Shoulders


I've been watching the previous series and have just got to the end of Series One. There's a feature which I saw cropping up in that series and again in this.

Artists get the breadth and dimension of shoulders wrong if they don't map them in at the beginning. Almost invariably when painting them in towards the end they make them too small and too narrow.  Watch out for it in future episodes. I'd be very surprised if I don't see it yet again!

Decision time


Presenters on the left and Judges on the right (and what has Kate Bryan got on?)
Once the artists have left the room it's always interesting to hear what the judges have to say when they're being filmed but not in front of the contestants.

There were no portraits of Freddie Fox in the final, which was was due to the fact that two of the artists painting him - including Shanti Panchal - failed to capture a likeness.

It's very clear that getting a likeness is indeed a key component in their criteria. Although I was surprised to hear that in Series 1, Tai Shan Schierenberg was very surprised to find that Sandy Nairne, the then Director of the National Portrait Gallery, made getting a likeness a really critical criteria for choosing the winner. Obviously this has now been taken on board!

The shortlist


The shortlisted artists were Bríd, George and Catherine.

Episode 2 shortlist - Bríd, George and Catherine

The Judges then deliberated on the artwork completed in the Heat and the self portrait completed beforehand and sent in with their entry

Paintings by Bríd Higgins Ní Chinnéide

The Judges liked the painterly quality of her work - which doesn't come through brilliantly in this photo - but does so very much when watching the programme - especially when sat watching on an iMac on my desk!  The quality of nuances in her change of colour and tones also came through exceptionally well. She was also the only person to attempt to do a more complete portrait (i.e. more than just a head) and got and kept the proportions pretty much.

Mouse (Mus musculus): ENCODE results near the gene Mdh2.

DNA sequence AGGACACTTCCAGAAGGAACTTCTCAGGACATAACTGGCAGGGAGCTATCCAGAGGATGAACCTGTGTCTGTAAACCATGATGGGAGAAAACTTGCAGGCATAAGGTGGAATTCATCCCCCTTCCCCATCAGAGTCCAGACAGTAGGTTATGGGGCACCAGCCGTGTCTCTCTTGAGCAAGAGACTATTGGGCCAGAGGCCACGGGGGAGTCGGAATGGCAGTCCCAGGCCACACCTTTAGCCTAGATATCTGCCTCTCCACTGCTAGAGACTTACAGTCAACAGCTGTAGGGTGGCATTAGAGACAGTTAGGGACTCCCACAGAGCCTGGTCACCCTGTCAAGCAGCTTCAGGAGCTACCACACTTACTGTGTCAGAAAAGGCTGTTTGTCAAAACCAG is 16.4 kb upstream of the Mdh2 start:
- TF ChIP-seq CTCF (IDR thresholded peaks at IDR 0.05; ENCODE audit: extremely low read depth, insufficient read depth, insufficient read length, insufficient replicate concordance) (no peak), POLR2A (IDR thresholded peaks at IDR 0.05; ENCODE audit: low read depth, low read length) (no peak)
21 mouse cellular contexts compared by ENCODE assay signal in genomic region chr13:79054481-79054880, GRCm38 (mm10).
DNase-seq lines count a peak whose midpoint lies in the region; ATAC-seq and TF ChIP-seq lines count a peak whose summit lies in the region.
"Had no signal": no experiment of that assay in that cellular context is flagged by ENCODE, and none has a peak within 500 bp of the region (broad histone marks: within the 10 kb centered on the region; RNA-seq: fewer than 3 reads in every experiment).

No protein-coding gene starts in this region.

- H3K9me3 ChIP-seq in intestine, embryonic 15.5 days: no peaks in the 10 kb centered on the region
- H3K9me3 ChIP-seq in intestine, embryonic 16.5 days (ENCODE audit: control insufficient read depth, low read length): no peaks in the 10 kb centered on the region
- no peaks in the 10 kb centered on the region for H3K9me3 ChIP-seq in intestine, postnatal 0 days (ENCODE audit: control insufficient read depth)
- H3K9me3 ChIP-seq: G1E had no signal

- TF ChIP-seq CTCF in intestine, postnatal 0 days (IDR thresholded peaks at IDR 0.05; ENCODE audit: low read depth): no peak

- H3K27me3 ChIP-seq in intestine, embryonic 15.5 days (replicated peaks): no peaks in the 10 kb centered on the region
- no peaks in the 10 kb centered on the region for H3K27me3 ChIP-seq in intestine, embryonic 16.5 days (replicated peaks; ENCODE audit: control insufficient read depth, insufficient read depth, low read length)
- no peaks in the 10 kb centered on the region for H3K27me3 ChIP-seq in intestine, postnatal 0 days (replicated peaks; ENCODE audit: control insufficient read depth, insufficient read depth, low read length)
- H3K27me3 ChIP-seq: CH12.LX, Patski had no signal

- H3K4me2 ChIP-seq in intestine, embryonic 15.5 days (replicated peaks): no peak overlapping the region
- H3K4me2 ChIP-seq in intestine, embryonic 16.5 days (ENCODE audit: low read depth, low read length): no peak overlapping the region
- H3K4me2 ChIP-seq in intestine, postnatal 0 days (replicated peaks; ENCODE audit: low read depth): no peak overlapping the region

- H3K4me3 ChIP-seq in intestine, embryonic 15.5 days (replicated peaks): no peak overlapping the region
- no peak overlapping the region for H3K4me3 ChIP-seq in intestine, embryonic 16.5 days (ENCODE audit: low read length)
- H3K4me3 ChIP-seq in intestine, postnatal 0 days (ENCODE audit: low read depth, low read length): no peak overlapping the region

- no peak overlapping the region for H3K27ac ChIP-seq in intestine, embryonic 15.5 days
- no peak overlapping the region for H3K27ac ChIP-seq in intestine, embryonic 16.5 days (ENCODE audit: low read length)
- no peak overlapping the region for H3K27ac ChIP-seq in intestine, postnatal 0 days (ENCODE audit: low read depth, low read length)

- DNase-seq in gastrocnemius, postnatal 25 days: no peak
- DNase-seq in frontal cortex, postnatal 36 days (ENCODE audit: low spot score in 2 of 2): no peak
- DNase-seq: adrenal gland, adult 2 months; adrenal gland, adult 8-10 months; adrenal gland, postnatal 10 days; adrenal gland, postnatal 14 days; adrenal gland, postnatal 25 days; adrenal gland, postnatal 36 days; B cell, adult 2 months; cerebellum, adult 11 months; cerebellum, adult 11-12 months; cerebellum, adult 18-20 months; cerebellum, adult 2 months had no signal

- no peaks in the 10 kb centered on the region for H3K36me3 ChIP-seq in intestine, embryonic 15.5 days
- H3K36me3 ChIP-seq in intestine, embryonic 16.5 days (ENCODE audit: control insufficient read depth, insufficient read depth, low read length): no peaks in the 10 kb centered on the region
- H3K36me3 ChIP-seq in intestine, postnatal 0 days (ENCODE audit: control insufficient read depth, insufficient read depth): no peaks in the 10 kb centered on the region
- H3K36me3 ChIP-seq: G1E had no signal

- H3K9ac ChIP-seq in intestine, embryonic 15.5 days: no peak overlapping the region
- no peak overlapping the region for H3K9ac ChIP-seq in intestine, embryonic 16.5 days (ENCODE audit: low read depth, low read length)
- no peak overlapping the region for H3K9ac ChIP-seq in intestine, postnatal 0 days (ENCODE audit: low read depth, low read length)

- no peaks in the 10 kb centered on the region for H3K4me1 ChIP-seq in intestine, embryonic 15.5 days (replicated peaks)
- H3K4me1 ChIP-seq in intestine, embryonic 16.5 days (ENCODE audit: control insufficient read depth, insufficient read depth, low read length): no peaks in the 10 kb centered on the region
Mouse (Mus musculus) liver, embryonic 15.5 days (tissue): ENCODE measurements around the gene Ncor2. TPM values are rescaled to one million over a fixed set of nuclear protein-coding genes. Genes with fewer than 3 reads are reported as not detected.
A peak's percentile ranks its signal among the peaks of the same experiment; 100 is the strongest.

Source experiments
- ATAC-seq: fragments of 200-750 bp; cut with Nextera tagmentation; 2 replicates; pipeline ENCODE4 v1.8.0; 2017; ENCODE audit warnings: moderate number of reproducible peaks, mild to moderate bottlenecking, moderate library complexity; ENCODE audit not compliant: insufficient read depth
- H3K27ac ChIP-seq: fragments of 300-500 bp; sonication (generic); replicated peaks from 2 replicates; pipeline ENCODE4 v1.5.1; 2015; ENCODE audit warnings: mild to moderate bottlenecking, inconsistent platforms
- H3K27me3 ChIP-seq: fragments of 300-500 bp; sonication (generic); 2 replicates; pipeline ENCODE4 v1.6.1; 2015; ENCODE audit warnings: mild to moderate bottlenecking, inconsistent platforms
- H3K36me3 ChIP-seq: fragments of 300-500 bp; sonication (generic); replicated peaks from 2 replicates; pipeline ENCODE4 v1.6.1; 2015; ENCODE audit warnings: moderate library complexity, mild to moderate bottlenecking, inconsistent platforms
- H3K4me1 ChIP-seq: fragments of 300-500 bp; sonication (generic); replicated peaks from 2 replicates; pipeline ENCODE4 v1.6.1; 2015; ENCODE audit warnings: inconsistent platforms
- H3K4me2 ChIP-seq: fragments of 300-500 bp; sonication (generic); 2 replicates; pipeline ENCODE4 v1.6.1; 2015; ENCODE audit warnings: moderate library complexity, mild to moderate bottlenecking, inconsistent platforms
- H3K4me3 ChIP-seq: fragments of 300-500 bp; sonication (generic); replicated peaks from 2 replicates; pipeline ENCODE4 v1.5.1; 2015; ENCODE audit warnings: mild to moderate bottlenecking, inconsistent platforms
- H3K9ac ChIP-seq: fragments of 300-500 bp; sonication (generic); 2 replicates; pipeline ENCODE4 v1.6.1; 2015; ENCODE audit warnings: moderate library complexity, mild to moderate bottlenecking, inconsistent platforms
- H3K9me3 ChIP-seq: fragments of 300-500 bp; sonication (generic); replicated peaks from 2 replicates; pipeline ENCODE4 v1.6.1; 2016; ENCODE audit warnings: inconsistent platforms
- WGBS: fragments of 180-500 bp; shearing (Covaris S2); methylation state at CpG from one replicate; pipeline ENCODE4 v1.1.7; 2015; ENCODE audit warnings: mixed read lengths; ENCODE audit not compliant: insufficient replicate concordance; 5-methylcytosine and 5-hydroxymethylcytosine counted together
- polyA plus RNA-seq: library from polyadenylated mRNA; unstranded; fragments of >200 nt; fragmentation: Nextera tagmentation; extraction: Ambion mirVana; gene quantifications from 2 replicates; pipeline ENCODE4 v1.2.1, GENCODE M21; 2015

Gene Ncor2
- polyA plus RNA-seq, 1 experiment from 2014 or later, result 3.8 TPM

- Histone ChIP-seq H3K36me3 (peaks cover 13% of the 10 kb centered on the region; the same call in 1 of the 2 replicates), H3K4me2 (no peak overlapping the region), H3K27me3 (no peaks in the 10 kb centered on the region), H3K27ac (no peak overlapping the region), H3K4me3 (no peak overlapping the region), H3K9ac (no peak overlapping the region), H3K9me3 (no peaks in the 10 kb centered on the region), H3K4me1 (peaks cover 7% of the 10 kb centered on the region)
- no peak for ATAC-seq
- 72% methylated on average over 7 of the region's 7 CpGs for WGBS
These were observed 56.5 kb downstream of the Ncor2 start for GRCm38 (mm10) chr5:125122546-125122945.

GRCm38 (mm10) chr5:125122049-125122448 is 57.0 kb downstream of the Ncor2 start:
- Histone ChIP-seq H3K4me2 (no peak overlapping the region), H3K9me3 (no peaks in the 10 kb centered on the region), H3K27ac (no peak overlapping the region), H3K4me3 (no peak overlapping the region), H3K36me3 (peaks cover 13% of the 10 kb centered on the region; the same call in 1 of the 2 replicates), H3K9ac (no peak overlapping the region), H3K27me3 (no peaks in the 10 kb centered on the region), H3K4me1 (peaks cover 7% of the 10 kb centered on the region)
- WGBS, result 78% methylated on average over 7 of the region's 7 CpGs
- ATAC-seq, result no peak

I think she is a strong contender to be in the Final.

Pencil drawings by George

I loved his crop and placement. I'm not in the least bit surprised that Vicky McClure chose to keep it.

It seemed to me that George got near to but didn't actually capture a proper likeness of Vicky McClure. She looked as if she was not much older than George whereas she's actually 34 years old.

That said, as recognised by the Judges, to be age 17 and to have already invented your own language for drawing is pretty stupendous.  He will go to art school - and this programme will help make that happen - and he will do well.

Paintings by Catherine McDiarmid
Clearly Catherine is a good painter - but the painting ended up looking too 'dirty' for me. A bit more work on the complexion - while retaining the structure and tone would not have gone amiss.

Also I found the 'technique' of staring straight out at the viewer to be pretty "full-on" confrontational. I'd have liked to see if she had any other way of painting people - notwithstanding she was in the 'full frontal' position for painting Ross Kemp.

Heat Winner


The Heat Winner was Bríd Higgins Ní Chinnéide - which makes three Irish women making the Semi-Final in the first three episodes. Maybe this programme should just relocate to Dublin! :)

This is the interview with her on the Cass Arts blog

The announcement of the Heat Winner
How did you find the whole experience? What were the main challenges?